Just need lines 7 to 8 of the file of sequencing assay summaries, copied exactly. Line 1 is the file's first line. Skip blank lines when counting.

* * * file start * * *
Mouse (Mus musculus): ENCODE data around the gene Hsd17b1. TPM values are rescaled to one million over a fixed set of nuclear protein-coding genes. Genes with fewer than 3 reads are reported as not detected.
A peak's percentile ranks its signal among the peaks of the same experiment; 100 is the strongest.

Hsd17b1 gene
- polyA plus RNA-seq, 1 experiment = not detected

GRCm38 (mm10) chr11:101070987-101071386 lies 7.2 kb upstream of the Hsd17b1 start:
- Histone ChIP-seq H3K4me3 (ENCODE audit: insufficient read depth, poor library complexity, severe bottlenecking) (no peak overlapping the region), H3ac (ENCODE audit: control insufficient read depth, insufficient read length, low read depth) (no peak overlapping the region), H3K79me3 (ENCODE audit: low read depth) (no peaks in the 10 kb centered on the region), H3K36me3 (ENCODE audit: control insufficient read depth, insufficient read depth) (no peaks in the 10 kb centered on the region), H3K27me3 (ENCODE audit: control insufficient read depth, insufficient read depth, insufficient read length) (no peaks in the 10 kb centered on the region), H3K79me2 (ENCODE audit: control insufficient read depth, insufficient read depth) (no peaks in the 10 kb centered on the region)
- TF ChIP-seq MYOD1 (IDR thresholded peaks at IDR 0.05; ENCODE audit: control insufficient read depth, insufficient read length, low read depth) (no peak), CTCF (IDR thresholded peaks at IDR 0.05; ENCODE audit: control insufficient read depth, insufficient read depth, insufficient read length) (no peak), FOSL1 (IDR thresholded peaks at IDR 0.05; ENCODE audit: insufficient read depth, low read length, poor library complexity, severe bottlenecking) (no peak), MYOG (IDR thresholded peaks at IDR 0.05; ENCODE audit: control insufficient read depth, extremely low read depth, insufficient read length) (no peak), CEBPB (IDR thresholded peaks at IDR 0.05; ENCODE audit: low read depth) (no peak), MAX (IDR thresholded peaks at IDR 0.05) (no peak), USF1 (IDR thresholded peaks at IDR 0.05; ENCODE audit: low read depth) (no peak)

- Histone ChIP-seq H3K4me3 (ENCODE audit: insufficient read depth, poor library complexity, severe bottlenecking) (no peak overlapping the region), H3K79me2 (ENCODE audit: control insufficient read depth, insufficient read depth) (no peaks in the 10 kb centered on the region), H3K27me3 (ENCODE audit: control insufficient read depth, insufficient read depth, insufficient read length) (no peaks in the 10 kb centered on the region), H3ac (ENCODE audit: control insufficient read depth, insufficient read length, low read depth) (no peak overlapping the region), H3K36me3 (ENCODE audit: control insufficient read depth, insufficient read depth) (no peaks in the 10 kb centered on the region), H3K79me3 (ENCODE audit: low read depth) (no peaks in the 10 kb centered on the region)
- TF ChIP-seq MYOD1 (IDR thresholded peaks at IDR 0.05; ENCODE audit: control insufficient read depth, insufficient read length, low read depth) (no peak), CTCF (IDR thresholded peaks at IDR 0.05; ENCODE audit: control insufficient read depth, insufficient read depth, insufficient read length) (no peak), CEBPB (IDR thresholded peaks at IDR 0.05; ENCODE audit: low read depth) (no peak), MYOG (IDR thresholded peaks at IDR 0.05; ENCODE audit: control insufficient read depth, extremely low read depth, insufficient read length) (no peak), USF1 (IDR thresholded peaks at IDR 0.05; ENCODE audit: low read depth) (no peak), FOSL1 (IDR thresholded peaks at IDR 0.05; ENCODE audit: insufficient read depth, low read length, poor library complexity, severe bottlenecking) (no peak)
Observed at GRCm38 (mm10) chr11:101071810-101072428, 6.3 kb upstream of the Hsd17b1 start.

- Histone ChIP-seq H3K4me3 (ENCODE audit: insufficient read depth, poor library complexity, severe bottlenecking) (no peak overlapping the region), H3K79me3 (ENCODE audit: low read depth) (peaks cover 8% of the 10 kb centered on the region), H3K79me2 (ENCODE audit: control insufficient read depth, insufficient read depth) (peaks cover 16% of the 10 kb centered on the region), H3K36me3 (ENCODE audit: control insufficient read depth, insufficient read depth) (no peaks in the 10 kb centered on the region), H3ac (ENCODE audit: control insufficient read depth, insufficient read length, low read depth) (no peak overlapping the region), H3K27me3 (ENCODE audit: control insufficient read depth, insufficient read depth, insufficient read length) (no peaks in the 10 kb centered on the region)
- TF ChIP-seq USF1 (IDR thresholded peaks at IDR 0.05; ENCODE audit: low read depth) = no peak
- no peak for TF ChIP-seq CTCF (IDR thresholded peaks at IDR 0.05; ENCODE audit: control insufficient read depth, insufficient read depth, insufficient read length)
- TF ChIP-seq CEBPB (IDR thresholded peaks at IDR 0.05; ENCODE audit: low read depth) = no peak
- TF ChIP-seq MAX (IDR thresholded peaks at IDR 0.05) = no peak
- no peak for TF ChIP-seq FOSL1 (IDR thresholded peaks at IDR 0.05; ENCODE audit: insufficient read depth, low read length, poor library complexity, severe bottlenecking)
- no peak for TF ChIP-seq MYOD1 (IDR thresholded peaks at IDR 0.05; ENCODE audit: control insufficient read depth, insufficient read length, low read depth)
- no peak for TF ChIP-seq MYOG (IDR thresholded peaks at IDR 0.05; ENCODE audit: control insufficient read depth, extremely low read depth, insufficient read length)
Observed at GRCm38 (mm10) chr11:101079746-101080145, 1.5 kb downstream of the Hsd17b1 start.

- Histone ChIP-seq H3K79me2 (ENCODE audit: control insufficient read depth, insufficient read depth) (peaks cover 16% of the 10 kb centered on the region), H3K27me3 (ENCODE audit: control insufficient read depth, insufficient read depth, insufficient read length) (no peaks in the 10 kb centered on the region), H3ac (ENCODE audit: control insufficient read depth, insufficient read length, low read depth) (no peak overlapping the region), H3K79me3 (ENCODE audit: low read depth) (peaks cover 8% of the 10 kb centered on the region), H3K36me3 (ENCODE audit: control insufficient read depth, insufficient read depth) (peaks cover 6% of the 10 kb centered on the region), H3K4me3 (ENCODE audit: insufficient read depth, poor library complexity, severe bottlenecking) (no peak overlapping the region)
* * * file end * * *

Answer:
- TF ChIP-seq MYOD1 (IDR thresholded peaks at IDR 0.05; ENCODE audit: control insufficient read depth, insufficient read length, low read depth) (no peak), CTCF (IDR thresholded peaks at IDR 0.05; ENCODE audit: control insufficient read depth, insufficient read depth, insufficient read length) (no peak), FOSL1 (IDR thresholded peaks at IDR 0.05; ENCODE audit: insufficient read depth, low read length, poor library complexity, severe bottlenecking) (no peak), MYOG (IDR thresholded peaks at IDR 0.05; ENCODE audit: control insufficient read depth, extremely low read depth, insufficient read length) (no peak), CEBPB (IDR thresholded peaks at IDR 0.05; ENCODE audit: low read depth) (no peak), MAX (IDR thresholded peaks at IDR 0.05) (no peak), USF1 (IDR thresholded peaks at IDR 0.05; ENCODE audit: low read depth) (no peak)

- Histone ChIP-seq H3K4me3 (ENCODE audit: insufficient read depth, poor library complexity, severe bottlenecking) (no peak overlapping the region), H3K79me2 (ENCODE audit: control insufficient read depth, insufficient read depth) (no peaks in the 10 kb centered on the region), H3K27me3 (ENCODE audit: control insufficient read depth, insufficient read depth, insufficient read length) (no peaks in the 10 kb centered on the region), H3ac (ENCODE audit: control insufficient read depth, insufficient read length, low read depth) (no peak overlapping the region), H3K36me3 (ENCODE audit: control insufficient read depth, insufficient read depth) (no peaks in the 10 kb centered on the region), H3K79me3 (ENCODE audit: low read depth) (no peaks in the 10 kb centered on the region)